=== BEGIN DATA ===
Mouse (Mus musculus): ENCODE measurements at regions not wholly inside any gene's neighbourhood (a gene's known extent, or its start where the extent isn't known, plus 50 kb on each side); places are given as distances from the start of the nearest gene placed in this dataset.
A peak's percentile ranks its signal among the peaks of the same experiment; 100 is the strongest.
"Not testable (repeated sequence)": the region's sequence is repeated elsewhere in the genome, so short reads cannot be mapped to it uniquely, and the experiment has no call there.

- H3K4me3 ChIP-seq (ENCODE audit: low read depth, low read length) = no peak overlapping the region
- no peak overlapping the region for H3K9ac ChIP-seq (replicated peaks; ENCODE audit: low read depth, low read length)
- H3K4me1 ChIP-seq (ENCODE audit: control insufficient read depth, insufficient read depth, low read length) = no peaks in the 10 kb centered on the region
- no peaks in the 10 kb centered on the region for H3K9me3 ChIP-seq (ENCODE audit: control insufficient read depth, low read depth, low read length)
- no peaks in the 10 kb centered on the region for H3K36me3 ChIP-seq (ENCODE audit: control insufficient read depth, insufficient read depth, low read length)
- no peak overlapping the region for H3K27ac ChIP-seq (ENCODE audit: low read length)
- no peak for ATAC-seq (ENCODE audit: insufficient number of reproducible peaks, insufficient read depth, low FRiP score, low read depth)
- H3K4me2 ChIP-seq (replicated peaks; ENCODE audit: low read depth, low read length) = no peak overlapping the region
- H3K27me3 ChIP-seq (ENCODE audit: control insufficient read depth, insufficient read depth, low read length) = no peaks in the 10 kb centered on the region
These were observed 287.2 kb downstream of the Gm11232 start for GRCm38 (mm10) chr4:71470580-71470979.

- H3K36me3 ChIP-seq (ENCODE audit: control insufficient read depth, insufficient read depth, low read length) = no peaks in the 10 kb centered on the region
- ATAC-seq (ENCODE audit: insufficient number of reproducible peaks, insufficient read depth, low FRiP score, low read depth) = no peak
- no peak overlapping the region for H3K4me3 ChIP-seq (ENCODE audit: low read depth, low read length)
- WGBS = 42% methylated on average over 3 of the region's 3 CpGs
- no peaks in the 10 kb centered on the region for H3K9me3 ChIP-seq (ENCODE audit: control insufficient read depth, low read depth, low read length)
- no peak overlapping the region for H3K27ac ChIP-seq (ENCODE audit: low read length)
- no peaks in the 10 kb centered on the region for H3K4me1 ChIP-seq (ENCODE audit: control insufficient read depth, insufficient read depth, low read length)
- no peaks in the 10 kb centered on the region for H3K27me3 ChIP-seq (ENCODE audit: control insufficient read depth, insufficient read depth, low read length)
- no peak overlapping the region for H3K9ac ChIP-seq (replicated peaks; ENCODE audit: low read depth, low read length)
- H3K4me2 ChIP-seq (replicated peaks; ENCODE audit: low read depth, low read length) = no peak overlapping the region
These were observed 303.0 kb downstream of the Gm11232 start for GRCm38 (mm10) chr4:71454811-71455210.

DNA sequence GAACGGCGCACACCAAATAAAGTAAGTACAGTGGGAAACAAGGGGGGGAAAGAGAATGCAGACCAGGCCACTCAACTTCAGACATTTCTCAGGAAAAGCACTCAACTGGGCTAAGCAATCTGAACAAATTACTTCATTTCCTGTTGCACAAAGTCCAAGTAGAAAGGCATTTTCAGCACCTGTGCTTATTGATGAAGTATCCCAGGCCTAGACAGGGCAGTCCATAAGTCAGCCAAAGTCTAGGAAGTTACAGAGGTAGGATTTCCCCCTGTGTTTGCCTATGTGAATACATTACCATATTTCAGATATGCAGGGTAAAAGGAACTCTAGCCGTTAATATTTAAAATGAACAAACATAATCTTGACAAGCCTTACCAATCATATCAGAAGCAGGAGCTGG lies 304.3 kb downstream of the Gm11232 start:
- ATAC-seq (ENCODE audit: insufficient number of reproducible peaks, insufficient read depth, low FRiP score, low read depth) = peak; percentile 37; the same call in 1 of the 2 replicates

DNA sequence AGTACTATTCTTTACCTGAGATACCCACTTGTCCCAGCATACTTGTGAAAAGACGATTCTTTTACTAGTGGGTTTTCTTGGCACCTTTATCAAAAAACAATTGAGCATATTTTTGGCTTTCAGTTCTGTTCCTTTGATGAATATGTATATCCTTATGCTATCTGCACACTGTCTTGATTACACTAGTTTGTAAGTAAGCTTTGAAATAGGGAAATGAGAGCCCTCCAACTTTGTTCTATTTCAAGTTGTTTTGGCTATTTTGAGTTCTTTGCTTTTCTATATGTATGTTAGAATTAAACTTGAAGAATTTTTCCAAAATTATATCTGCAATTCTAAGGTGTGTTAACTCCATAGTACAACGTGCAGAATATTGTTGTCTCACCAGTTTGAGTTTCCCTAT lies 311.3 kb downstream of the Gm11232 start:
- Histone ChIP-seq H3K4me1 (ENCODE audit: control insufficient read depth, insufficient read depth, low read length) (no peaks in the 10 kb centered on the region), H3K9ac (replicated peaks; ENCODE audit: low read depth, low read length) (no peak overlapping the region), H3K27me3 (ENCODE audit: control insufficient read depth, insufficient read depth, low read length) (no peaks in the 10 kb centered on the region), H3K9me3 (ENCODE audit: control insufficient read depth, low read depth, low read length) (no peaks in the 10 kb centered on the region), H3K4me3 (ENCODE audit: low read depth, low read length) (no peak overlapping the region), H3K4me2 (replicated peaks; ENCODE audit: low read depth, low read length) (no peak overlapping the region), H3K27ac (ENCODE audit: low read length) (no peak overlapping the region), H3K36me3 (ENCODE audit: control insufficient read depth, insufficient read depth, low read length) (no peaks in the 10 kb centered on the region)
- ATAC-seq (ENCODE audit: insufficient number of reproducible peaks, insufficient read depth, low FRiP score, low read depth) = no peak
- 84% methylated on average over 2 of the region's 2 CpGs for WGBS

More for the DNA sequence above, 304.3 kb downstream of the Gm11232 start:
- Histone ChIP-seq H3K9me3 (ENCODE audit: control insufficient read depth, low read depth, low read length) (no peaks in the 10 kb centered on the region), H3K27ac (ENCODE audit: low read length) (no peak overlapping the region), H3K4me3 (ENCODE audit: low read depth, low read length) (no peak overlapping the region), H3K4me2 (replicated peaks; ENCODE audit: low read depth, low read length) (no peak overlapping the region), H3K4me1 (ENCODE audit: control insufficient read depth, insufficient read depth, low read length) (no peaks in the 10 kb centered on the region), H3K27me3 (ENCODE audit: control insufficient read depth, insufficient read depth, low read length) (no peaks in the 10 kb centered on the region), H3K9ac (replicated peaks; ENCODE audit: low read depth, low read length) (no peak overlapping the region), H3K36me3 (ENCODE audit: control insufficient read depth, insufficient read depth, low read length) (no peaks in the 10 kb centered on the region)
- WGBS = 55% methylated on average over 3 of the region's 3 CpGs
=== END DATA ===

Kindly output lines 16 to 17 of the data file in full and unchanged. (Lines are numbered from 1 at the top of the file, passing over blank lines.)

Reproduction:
- no peak overlapping the region for H3K4me3 ChIP-seq (ENCODE audit: low read depth, low read length)
- WGBS = 42% methylated on average over 3 of the region's 3 CpGs